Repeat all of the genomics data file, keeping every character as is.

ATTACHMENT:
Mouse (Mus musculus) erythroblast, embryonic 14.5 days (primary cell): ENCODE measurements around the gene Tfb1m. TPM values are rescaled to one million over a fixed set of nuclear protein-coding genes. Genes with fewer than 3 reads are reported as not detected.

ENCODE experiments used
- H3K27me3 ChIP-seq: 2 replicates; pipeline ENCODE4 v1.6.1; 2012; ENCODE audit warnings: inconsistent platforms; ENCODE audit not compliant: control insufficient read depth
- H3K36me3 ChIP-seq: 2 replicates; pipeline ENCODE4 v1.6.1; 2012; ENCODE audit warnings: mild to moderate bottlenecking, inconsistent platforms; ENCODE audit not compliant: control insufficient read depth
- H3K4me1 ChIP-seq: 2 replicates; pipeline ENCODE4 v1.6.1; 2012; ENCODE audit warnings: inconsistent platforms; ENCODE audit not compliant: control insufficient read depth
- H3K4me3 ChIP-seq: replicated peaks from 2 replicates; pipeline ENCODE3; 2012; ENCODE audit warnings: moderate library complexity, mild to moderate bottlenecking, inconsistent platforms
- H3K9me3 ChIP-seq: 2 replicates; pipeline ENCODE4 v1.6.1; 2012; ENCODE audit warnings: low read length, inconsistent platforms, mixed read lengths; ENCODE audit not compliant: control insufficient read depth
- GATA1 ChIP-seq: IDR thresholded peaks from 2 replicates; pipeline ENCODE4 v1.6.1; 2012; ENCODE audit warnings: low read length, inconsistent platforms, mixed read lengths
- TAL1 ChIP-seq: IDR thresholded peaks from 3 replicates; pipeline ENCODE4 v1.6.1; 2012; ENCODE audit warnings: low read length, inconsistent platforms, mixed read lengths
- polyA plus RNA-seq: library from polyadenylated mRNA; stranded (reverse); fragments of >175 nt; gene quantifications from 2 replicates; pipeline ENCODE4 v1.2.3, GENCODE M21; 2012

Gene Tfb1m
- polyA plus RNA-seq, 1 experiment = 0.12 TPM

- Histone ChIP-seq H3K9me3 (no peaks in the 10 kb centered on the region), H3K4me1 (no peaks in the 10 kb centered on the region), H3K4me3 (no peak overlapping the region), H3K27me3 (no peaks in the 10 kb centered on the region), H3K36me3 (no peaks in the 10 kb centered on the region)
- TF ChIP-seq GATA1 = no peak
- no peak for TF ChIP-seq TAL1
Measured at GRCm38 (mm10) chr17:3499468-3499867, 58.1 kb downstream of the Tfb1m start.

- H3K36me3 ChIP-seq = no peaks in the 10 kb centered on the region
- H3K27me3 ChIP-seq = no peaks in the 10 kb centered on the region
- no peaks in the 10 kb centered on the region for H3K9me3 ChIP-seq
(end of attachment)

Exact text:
Mouse (Mus musculus) erythroblast, embryonic 14.5 days (primary cell): ENCODE measurements around the gene Tfb1m. TPM values are rescaled to one million over a fixed set of nuclear protein-coding genes. Genes with fewer than 3 reads are reported as not detected.

ENCODE experiments used
- H3K27me3 ChIP-seq: 2 replicates; pipeline ENCODE4 v1.6.1; 2012; ENCODE audit warnings: inconsistent platforms; ENCODE audit not compliant: control insufficient read depth
- H3K36me3 ChIP-seq: 2 replicates; pipeline ENCODE4 v1.6.1; 2012; ENCODE audit warnings: mild to moderate bottlenecking, inconsistent platforms; ENCODE audit not compliant: control insufficient read depth
- H3K4me1 ChIP-seq: 2 replicates; pipeline ENCODE4 v1.6.1; 2012; ENCODE audit warnings: inconsistent platforms; ENCODE audit not compliant: control insufficient read depth
- H3K4me3 ChIP-seq: replicated peaks from 2 replicates; pipeline ENCODE3; 2012; ENCODE audit warnings: moderate library complexity, mild to moderate bottlenecking, inconsistent platforms
- H3K9me3 ChIP-seq: 2 replicates; pipeline ENCODE4 v1.6.1; 2012; ENCODE audit warnings: low read length, inconsistent platforms, mixed read lengths; ENCODE audit not compliant: control insufficient read depth
- GATA1 ChIP-seq: IDR thresholded peaks from 2 replicates; pipeline ENCODE4 v1.6.1; 2012; ENCODE audit warnings: low read length, inconsistent platforms, mixed read lengths
- TAL1 ChIP-seq: IDR thresholded peaks from 3 replicates; pipeline ENCODE4 v1.6.1; 2012; ENCODE audit warnings: low read length, inconsistent platforms, mixed read lengths
- polyA plus RNA-seq: library from polyadenylated mRNA; stranded (reverse); fragments of >175 nt; gene quantifications from 2 replicates; pipeline ENCODE4 v1.2.3, GENCODE M21; 2012

Gene Tfb1m
- polyA plus RNA-seq, 1 experiment = 0.12 TPM

- Histone ChIP-seq H3K9me3 (no peaks in the 10 kb centered on the region), H3K4me1 (no peaks in the 10 kb centered on the region), H3K4me3 (no peak overlapping the region), H3K27me3 (no peaks in the 10 kb centered on the region), H3K36me3 (no peaks in the 10 kb centered on the region)
- TF ChIP-seq GATA1 = no peak
- no peak for TF ChIP-seq TAL1
Measured at GRCm38 (mm10) chr17:3499468-3499867, 58.1 kb downstream of the Tfb1m start.

- H3K36me3 ChIP-seq = no peaks in the 10 kb centered on the region
- H3K27me3 ChIP-seq = no peaks in the 10 kb centered on the region
- no peaks in the 10 kb centered on the region for H3K9me3 ChIP-seq